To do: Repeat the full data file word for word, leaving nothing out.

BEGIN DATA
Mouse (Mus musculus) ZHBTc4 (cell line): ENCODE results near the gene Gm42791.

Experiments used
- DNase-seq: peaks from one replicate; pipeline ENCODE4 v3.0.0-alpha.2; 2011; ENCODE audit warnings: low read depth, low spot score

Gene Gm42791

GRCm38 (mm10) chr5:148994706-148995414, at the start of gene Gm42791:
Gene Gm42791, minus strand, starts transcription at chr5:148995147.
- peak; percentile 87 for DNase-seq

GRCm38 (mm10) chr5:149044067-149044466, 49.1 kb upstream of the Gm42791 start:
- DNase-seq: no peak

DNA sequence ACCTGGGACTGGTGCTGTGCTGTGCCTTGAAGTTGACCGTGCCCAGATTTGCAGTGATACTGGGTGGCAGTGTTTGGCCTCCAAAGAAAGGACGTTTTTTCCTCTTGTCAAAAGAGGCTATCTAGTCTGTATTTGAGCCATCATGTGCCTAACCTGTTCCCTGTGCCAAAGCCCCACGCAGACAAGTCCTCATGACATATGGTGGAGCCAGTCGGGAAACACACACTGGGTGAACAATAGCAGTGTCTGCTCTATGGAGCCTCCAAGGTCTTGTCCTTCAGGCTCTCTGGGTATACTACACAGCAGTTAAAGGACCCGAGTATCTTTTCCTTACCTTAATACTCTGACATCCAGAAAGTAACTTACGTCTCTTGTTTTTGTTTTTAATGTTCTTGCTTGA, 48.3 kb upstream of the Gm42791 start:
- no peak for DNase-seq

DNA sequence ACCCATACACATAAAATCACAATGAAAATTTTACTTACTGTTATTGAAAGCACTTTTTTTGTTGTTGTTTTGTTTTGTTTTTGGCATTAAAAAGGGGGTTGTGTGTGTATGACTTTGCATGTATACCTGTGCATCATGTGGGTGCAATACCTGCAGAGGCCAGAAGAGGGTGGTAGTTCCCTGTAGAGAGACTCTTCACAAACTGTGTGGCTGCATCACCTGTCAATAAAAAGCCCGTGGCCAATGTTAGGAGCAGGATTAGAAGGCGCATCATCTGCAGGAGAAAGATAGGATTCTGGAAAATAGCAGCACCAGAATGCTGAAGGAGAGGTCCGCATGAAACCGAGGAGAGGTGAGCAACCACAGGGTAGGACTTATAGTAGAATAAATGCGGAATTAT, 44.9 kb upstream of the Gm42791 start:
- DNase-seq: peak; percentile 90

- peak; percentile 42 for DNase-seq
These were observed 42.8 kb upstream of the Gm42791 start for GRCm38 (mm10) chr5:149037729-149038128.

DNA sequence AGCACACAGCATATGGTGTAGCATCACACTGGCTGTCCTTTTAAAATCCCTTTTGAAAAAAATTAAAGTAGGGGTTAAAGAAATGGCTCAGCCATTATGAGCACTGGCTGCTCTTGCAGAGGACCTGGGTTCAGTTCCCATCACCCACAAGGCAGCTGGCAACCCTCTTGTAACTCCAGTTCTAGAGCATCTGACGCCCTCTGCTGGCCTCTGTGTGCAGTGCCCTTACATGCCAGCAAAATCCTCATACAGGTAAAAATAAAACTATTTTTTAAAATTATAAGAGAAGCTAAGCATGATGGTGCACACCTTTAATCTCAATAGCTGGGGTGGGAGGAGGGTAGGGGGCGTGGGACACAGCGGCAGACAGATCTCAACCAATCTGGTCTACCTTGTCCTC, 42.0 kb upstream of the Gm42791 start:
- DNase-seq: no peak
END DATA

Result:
Mouse (Mus musculus) ZHBTc4 (cell line): ENCODE results near the gene Gm42791.

Experiments used
- DNase-seq: peaks from one replicate; pipeline ENCODE4 v3.0.0-alpha.2; 2011; ENCODE audit warnings: low read depth, low spot score

Gene Gm42791

GRCm38 (mm10) chr5:148994706-148995414, at the start of gene Gm42791:
Gene Gm42791, minus strand, starts transcription at chr5:148995147.
- peak; percentile 87 for DNase-seq

GRCm38 (mm10) chr5:149044067-149044466, 49.1 kb upstream of the Gm42791 start:
- DNase-seq: no peak

DNA sequence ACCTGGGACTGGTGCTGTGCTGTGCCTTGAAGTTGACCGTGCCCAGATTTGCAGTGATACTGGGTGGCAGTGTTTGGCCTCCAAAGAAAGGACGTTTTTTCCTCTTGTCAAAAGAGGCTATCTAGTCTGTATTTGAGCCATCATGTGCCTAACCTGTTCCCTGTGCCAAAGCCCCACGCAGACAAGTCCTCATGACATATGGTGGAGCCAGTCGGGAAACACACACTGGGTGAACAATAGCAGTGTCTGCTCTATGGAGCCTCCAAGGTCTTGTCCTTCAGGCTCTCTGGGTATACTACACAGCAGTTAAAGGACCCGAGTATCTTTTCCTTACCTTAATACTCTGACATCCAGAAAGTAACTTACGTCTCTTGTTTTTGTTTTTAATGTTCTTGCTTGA, 48.3 kb upstream of the Gm42791 start:
- no peak for DNase-seq

DNA sequence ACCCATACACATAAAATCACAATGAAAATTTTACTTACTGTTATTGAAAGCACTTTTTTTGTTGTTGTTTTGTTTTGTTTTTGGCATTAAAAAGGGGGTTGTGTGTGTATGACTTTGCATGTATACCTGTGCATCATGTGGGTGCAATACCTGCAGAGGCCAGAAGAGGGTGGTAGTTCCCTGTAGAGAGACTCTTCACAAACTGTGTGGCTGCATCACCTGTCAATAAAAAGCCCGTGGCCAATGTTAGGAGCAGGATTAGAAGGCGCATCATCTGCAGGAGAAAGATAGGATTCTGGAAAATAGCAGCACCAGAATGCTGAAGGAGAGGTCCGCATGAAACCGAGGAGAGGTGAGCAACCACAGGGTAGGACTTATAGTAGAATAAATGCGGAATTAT, 44.9 kb upstream of the Gm42791 start:
- DNase-seq: peak; percentile 90

- peak; percentile 42 for DNase-seq
These were observed 42.8 kb upstream of the Gm42791 start for GRCm38 (mm10) chr5:149037729-149038128.

DNA sequence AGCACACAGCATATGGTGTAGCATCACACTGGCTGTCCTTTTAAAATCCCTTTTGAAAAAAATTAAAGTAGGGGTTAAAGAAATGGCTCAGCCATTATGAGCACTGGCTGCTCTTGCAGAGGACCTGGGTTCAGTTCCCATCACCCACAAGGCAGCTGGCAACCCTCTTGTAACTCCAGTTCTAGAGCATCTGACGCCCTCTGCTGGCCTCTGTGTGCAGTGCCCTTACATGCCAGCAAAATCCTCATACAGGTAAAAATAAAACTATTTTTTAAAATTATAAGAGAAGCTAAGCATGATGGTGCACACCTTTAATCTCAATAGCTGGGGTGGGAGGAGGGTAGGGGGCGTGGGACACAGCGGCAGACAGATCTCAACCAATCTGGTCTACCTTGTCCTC, 42.0 kb upstream of the Gm42791 start:
- DNase-seq: no peak